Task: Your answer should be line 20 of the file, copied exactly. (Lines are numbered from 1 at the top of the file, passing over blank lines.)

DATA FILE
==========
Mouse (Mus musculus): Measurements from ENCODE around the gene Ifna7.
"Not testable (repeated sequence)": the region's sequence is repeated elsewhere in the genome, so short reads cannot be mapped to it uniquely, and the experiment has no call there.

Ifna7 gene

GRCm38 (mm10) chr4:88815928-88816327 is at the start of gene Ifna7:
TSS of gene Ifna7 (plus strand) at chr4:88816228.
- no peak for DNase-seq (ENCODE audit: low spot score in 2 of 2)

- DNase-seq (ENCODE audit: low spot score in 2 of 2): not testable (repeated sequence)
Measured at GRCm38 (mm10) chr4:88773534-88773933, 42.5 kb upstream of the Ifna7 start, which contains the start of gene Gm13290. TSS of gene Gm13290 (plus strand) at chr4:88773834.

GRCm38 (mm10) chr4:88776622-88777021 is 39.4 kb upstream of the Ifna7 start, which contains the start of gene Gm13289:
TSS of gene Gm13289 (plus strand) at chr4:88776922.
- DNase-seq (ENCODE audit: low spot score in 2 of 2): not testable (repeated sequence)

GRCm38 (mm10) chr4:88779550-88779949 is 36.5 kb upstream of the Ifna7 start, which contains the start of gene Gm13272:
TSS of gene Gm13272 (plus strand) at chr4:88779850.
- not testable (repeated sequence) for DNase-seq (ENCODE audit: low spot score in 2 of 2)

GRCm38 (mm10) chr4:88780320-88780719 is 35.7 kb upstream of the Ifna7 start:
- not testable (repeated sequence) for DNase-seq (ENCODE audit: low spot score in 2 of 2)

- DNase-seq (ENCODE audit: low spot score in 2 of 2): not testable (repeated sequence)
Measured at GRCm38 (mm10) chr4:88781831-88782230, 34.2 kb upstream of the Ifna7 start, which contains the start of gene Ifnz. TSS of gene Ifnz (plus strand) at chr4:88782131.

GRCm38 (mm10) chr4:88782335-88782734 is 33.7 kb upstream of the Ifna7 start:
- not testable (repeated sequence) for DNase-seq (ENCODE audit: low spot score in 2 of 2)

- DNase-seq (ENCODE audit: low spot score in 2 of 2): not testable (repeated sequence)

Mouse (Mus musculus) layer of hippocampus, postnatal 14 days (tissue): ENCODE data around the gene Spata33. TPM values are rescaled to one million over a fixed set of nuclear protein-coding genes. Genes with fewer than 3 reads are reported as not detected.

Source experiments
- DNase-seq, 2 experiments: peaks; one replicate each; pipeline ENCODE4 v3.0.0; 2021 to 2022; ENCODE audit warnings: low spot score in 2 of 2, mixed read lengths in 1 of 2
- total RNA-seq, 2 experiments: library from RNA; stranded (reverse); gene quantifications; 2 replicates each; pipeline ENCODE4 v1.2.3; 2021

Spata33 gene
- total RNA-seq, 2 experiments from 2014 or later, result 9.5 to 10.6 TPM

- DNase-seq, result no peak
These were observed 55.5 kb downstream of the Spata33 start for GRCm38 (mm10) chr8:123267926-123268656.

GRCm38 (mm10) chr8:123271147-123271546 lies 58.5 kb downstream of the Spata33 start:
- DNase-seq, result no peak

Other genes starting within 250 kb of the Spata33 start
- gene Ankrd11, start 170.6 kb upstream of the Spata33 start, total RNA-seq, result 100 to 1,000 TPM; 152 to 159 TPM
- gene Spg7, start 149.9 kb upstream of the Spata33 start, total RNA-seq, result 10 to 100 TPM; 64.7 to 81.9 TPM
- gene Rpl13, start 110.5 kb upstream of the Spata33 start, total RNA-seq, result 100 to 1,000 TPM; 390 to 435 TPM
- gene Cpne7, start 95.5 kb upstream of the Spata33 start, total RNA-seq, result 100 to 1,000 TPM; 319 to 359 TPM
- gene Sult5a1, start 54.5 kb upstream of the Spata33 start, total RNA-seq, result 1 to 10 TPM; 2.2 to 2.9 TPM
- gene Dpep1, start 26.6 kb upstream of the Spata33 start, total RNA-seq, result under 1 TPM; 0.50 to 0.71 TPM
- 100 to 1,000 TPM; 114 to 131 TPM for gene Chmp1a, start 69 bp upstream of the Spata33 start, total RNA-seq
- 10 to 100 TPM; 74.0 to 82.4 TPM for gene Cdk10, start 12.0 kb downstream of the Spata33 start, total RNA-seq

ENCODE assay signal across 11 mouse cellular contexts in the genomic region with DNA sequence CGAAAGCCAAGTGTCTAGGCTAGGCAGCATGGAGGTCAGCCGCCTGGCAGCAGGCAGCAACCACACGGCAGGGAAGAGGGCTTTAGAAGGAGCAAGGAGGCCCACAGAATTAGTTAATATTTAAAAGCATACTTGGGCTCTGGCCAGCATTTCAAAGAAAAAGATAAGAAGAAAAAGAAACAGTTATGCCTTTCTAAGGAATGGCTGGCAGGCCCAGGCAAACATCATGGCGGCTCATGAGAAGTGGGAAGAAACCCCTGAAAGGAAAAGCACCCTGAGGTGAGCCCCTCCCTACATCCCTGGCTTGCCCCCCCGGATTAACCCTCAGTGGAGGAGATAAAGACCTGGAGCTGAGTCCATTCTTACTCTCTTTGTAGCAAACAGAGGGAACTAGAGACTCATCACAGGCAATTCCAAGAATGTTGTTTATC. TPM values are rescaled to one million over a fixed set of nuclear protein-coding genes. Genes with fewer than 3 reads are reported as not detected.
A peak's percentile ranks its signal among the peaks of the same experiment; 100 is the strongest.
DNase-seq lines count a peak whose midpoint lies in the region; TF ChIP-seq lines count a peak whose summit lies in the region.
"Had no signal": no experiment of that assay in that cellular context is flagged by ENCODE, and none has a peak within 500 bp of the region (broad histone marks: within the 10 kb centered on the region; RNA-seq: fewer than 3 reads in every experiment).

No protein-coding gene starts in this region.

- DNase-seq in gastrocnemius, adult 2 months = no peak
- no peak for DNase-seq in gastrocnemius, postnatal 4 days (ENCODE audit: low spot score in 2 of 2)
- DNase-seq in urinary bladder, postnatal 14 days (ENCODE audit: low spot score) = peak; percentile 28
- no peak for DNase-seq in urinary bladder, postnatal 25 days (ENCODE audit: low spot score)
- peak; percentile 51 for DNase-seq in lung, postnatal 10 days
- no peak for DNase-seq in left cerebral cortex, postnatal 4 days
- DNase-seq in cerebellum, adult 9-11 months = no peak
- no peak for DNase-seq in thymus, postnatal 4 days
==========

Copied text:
- not testable (repeated sequence) for DNase-seq (ENCODE audit: low spot score in 2 of 2)